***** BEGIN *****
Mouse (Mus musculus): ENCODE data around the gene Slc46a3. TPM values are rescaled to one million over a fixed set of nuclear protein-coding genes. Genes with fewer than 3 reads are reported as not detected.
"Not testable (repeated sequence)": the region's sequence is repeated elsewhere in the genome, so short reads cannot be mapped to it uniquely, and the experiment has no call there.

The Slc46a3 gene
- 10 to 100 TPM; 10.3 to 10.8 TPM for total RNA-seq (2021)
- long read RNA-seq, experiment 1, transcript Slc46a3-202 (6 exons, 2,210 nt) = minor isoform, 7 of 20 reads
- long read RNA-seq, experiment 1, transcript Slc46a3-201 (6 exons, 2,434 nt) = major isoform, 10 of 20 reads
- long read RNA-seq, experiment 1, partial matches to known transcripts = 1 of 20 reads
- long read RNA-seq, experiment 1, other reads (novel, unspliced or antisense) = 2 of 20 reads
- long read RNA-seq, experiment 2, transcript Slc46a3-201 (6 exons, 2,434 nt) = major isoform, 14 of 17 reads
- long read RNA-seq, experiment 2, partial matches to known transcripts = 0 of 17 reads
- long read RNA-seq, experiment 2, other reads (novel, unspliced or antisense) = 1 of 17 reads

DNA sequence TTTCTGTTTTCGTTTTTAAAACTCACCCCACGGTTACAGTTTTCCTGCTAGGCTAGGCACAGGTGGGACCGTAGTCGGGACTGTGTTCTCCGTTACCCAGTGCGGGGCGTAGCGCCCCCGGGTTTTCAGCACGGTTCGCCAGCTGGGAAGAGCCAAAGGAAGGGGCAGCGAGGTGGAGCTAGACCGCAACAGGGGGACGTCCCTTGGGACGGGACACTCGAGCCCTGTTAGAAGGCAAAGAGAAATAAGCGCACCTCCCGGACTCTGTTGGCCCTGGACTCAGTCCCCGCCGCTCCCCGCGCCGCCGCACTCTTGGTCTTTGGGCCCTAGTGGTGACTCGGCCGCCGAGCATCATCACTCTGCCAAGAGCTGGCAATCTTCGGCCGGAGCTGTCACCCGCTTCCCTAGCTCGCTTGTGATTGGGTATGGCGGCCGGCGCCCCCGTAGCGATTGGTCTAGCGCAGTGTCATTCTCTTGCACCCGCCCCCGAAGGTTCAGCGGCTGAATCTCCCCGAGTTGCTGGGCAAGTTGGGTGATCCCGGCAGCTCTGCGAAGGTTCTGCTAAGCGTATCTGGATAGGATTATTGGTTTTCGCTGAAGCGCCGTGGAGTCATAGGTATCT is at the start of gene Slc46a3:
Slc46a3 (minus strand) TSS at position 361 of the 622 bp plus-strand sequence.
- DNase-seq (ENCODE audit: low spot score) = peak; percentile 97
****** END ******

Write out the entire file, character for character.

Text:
Mouse (Mus musculus): ENCODE data around the gene Slc46a3. TPM values are rescaled to one million over a fixed set of nuclear protein-coding genes. Genes with fewer than 3 reads are reported as not detected.
"Not testable (repeated sequence)": the region's sequence is repeated elsewhere in the genome, so short reads cannot be mapped to it uniquely, and the experiment has no call there.

The Slc46a3 gene
- 10 to 100 TPM; 10.3 to 10.8 TPM for total RNA-seq (2021)
- long read RNA-seq, experiment 1, transcript Slc46a3-202 (6 exons, 2,210 nt) = minor isoform, 7 of 20 reads
- long read RNA-seq, experiment 1, transcript Slc46a3-201 (6 exons, 2,434 nt) = major isoform, 10 of 20 reads
- long read RNA-seq, experiment 1, partial matches to known transcripts = 1 of 20 reads
- long read RNA-seq, experiment 1, other reads (novel, unspliced or antisense) = 2 of 20 reads
- long read RNA-seq, experiment 2, transcript Slc46a3-201 (6 exons, 2,434 nt) = major isoform, 14 of 17 reads
- long read RNA-seq, experiment 2, partial matches to known transcripts = 0 of 17 reads
- long read RNA-seq, experiment 2, other reads (novel, unspliced or antisense) = 1 of 17 reads

DNA sequence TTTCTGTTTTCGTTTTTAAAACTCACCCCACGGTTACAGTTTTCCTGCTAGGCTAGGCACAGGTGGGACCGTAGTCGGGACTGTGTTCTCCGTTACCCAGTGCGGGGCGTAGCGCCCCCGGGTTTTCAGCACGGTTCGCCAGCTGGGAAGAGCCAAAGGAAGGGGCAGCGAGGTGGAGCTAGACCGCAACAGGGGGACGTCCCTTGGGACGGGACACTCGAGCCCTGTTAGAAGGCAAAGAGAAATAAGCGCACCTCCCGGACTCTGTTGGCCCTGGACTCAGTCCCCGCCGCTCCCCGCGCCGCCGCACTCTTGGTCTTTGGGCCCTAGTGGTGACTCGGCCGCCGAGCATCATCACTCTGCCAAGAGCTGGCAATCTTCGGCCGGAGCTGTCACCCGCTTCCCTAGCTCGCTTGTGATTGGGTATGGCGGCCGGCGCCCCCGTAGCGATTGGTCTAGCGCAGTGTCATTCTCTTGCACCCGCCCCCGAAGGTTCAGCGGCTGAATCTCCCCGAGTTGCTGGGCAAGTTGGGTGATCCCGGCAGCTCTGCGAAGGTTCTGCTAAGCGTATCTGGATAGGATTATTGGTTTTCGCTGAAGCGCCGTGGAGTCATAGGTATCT is at the start of gene Slc46a3:
Slc46a3 (minus strand) TSS at position 361 of the 622 bp plus-strand sequence.
- DNase-seq (ENCODE audit: low spot score) = peak; percentile 97